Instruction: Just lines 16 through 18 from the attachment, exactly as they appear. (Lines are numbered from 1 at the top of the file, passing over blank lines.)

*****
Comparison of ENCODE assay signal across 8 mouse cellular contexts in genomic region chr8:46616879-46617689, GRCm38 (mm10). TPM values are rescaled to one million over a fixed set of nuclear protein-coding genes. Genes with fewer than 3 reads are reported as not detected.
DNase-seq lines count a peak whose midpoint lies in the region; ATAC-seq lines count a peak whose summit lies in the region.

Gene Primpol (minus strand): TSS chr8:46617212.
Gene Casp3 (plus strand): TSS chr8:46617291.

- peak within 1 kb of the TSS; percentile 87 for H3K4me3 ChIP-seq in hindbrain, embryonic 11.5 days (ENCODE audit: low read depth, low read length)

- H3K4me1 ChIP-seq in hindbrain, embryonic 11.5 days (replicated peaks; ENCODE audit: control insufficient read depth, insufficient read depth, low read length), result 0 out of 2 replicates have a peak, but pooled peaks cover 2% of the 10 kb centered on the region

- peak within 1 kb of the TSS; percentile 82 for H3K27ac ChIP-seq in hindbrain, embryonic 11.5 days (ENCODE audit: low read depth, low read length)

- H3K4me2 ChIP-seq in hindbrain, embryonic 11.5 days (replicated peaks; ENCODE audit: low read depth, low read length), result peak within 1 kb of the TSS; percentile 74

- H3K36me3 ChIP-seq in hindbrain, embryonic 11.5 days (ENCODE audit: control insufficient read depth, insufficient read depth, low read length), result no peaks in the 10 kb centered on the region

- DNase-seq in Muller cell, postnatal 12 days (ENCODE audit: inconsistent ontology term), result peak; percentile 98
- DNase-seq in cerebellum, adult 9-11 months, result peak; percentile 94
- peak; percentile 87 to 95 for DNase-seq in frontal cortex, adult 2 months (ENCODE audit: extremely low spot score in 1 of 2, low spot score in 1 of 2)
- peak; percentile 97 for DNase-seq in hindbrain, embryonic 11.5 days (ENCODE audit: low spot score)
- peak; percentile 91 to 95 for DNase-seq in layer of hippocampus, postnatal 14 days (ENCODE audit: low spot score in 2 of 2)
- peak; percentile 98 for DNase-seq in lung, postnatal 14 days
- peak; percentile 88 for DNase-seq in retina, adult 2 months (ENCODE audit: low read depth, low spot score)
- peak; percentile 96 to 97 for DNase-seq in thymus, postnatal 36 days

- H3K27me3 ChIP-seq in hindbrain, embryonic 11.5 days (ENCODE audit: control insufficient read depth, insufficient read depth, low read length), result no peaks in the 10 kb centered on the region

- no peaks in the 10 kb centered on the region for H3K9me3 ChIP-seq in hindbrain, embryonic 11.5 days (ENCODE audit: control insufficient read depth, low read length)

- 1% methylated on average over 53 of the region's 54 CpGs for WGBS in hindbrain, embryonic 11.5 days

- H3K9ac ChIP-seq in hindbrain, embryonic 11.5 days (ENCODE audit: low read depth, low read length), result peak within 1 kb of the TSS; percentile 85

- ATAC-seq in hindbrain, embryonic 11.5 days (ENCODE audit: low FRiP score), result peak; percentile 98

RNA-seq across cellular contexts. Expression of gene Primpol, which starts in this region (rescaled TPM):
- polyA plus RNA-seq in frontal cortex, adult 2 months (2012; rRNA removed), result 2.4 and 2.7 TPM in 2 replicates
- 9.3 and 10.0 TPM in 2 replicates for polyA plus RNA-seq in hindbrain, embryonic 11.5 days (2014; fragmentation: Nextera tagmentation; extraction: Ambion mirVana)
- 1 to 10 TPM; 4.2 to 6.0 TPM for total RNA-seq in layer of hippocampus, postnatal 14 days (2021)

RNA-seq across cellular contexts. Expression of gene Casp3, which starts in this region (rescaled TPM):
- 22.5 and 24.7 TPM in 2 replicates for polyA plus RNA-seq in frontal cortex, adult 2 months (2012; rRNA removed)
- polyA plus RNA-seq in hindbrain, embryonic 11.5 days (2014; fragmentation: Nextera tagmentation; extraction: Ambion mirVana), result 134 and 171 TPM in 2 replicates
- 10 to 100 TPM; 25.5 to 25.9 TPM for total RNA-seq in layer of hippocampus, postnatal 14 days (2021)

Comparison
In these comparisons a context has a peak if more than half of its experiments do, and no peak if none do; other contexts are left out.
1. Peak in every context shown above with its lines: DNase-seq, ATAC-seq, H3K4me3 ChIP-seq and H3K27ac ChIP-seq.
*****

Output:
- peak; percentile 88 for DNase-seq in retina, adult 2 months (ENCODE audit: low read depth, low spot score)
- peak; percentile 96 to 97 for DNase-seq in thymus, postnatal 36 days

- H3K27me3 ChIP-seq in hindbrain, embryonic 11.5 days (ENCODE audit: control insufficient read depth, insufficient read depth, low read length), result no peaks in the 10 kb centered on the region